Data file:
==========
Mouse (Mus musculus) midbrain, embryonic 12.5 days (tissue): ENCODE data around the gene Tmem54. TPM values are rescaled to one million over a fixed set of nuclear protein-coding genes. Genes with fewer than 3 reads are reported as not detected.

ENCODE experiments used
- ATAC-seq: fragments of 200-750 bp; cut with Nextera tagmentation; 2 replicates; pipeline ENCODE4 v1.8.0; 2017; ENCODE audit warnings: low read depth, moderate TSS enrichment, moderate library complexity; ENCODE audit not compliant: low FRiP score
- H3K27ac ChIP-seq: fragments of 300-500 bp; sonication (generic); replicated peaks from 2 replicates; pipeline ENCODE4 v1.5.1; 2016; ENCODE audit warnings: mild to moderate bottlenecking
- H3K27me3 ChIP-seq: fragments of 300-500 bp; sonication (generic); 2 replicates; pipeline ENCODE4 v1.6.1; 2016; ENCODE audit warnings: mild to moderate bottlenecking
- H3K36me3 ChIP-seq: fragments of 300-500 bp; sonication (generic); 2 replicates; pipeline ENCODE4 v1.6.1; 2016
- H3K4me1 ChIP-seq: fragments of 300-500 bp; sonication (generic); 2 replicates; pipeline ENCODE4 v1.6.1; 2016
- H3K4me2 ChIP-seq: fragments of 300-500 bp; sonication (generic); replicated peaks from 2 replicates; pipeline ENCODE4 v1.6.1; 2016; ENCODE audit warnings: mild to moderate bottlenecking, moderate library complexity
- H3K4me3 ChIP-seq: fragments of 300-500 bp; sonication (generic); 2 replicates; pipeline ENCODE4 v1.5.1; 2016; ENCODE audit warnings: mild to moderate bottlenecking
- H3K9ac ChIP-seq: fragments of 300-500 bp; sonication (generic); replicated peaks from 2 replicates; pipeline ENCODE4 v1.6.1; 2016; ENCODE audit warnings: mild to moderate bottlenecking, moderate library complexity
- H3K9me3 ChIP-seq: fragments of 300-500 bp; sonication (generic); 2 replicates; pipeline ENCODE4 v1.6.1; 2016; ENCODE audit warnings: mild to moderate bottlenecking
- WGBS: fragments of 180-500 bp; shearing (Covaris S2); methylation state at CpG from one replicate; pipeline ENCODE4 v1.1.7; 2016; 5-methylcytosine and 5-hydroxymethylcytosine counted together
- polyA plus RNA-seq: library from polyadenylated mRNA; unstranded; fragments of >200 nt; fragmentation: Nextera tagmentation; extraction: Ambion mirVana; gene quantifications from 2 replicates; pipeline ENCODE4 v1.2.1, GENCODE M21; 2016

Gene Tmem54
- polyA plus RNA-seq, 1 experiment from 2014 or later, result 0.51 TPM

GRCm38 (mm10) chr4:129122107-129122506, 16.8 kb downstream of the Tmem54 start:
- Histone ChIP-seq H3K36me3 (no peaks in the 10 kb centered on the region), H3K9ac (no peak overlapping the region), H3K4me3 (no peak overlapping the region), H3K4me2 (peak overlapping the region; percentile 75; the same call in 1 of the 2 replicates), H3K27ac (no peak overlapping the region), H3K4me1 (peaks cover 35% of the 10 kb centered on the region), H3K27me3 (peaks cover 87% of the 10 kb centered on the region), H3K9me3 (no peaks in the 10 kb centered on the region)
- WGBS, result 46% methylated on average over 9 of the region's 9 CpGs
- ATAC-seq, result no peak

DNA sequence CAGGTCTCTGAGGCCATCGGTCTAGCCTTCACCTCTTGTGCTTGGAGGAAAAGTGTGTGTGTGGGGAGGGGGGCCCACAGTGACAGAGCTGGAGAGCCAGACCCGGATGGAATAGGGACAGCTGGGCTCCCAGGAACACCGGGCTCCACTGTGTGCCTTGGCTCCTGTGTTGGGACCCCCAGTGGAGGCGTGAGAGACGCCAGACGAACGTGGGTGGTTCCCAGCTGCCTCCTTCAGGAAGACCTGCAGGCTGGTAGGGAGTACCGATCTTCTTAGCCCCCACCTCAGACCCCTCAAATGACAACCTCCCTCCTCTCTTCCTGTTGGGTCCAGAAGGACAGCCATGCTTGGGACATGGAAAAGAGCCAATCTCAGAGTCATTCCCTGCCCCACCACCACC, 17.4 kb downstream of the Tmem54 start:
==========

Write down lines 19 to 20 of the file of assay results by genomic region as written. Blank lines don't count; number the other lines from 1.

- ATAC-seq, result no peak

DNA sequence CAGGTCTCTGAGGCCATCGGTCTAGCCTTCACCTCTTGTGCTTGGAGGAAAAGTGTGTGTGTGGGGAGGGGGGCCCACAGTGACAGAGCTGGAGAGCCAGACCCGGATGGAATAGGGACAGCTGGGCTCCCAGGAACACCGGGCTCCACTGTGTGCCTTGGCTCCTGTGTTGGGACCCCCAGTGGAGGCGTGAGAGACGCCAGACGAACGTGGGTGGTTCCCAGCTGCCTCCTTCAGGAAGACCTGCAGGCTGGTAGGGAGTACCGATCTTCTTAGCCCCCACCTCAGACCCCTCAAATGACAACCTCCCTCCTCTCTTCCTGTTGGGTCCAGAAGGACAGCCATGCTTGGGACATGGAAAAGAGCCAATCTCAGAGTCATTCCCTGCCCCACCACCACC, 17.4 kb downstream of the Tmem54 start: